When a national economy cannot largely detach itself from heavily polluting industries it can be significantly more challenging to decarbonise. Asia is one such region where the energy question remains highly complex and delicate. Asia’s challenge is that it is home to 4.5 billion people and an economy dependent on manufacturing, from extraction to production. It is also a continent of great difference – countries of varying scales and levels of development. Transformation across Asia is an uphill task. But, if done right, it is an opportunity for Asia to become the model for global decarbonisation and energy transformation.
The lie of the land: Renewable Energy in Asia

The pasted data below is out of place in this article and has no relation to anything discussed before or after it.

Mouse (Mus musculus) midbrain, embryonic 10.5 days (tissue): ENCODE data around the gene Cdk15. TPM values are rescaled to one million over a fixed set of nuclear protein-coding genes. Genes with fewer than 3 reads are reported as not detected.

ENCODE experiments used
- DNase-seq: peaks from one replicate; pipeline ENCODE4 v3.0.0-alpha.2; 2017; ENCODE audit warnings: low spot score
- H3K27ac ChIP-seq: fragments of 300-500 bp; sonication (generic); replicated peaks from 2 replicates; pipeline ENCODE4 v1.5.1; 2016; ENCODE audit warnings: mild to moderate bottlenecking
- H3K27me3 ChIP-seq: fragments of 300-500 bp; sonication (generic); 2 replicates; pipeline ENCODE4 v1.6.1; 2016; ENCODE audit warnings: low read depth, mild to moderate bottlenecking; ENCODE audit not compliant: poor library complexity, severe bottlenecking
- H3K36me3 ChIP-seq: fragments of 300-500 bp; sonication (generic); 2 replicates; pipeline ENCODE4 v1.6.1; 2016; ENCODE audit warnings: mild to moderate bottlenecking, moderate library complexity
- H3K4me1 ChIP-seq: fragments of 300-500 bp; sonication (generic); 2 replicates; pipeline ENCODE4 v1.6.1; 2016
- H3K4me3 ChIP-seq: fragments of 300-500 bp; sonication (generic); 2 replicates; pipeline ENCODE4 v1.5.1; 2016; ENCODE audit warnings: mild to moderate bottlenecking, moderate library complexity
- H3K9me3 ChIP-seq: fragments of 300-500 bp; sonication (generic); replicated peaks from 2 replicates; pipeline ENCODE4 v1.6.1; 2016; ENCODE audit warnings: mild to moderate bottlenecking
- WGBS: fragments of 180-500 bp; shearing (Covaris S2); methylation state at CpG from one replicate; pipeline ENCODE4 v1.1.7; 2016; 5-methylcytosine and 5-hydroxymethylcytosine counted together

Asia’s renewable energy capacity generation is on an upward trajectory. According to a recent International Renewable Energy Agency (IRENA) report, Asia accounted for over half of all new renewable capacity added globally in 2019(1). The same report shows that Asia’s share of global renewable generation capacity stands at 44%, almost double that of Europe’s (23%)(1). Advances in renewable energy generation are being strongly guided by policy – most countries have committed to renewable energy targets and focused on national policy that stimulates generation. Policies such as the guaranteed purchase of cleanly generated power at competitive tariffs and offering permits and licences to facilitate better grid interconnection are generally favoured.